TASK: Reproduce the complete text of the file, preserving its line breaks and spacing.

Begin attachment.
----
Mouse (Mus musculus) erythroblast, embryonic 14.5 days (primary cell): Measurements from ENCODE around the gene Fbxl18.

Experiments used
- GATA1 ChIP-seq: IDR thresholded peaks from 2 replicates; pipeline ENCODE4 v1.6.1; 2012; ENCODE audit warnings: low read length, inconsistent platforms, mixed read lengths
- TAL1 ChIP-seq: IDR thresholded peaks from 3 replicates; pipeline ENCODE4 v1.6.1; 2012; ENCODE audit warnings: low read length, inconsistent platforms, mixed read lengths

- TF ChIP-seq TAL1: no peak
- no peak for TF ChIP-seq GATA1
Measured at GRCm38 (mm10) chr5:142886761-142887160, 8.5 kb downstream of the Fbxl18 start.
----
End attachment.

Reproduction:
Mouse (Mus musculus) erythroblast, embryonic 14.5 days (primary cell): Measurements from ENCODE around the gene Fbxl18.

Experiments used
- GATA1 ChIP-seq: IDR thresholded peaks from 2 replicates; pipeline ENCODE4 v1.6.1; 2012; ENCODE audit warnings: low read length, inconsistent platforms, mixed read lengths
- TAL1 ChIP-seq: IDR thresholded peaks from 3 replicates; pipeline ENCODE4 v1.6.1; 2012; ENCODE audit warnings: low read length, inconsistent platforms, mixed read lengths

- TF ChIP-seq TAL1: no peak
- no peak for TF ChIP-seq GATA1
Measured at GRCm38 (mm10) chr5:142886761-142887160, 8.5 kb downstream of the Fbxl18 start.